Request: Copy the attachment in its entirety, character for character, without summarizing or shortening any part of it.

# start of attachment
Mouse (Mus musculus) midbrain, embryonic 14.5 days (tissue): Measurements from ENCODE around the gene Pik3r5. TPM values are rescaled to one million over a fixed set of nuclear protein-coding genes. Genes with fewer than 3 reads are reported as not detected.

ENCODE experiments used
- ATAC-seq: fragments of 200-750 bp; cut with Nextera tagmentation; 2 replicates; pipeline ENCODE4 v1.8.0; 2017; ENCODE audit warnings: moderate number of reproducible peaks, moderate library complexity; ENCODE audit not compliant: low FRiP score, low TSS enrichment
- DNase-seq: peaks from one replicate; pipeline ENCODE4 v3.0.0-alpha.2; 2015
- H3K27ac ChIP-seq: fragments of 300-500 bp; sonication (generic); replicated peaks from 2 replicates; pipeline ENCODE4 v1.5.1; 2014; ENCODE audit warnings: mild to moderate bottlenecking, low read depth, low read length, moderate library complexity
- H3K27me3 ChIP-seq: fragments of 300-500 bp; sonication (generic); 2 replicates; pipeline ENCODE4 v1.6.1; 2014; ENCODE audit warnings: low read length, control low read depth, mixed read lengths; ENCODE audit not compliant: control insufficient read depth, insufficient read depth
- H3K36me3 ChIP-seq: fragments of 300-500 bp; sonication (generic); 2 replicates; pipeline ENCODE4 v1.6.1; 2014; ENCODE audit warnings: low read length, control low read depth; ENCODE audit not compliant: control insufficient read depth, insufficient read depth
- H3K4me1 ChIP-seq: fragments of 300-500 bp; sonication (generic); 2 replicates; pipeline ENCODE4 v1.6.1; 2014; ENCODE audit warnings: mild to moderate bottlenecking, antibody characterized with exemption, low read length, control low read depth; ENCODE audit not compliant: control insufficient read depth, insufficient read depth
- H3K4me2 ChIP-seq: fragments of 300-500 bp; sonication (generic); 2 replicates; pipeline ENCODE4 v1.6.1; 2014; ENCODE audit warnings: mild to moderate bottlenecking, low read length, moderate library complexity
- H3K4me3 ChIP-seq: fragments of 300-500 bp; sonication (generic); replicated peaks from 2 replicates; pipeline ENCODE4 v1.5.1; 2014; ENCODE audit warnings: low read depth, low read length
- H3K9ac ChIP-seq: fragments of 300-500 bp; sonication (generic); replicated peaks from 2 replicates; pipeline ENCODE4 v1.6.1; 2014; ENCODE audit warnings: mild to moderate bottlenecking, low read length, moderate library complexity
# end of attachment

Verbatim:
Mouse (Mus musculus) midbrain, embryonic 14.5 days (tissue): Measurements from ENCODE around the gene Pik3r5. TPM values are rescaled to one million over a fixed set of nuclear protein-coding genes. Genes with fewer than 3 reads are reported as not detected.

ENCODE experiments used
- ATAC-seq: fragments of 200-750 bp; cut with Nextera tagmentation; 2 replicates; pipeline ENCODE4 v1.8.0; 2017; ENCODE audit warnings: moderate number of reproducible peaks, moderate library complexity; ENCODE audit not compliant: low FRiP score, low TSS enrichment
- DNase-seq: peaks from one replicate; pipeline ENCODE4 v3.0.0-alpha.2; 2015
- H3K27ac ChIP-seq: fragments of 300-500 bp; sonication (generic); replicated peaks from 2 replicates; pipeline ENCODE4 v1.5.1; 2014; ENCODE audit warnings: mild to moderate bottlenecking, low read depth, low read length, moderate library complexity
- H3K27me3 ChIP-seq: fragments of 300-500 bp; sonication (generic); 2 replicates; pipeline ENCODE4 v1.6.1; 2014; ENCODE audit warnings: low read length, control low read depth, mixed read lengths; ENCODE audit not compliant: control insufficient read depth, insufficient read depth
- H3K36me3 ChIP-seq: fragments of 300-500 bp; sonication (generic); 2 replicates; pipeline ENCODE4 v1.6.1; 2014; ENCODE audit warnings: low read length, control low read depth; ENCODE audit not compliant: control insufficient read depth, insufficient read depth
- H3K4me1 ChIP-seq: fragments of 300-500 bp; sonication (generic); 2 replicates; pipeline ENCODE4 v1.6.1; 2014; ENCODE audit warnings: mild to moderate bottlenecking, antibody characterized with exemption, low read length, control low read depth; ENCODE audit not compliant: control insufficient read depth, insufficient read depth
- H3K4me2 ChIP-seq: fragments of 300-500 bp; sonication (generic); 2 replicates; pipeline ENCODE4 v1.6.1; 2014; ENCODE audit warnings: mild to moderate bottlenecking, low read length, moderate library complexity
- H3K4me3 ChIP-seq: fragments of 300-500 bp; sonication (generic); replicated peaks from 2 replicates; pipeline ENCODE4 v1.5.1; 2014; ENCODE audit warnings: low read depth, low read length
- H3K9ac ChIP-seq: fragments of 300-500 bp; sonication (generic); replicated peaks from 2 replicates; pipeline ENCODE4 v1.6.1; 2014; ENCODE audit warnings: mild to moderate bottlenecking, low read length, moderate library complexity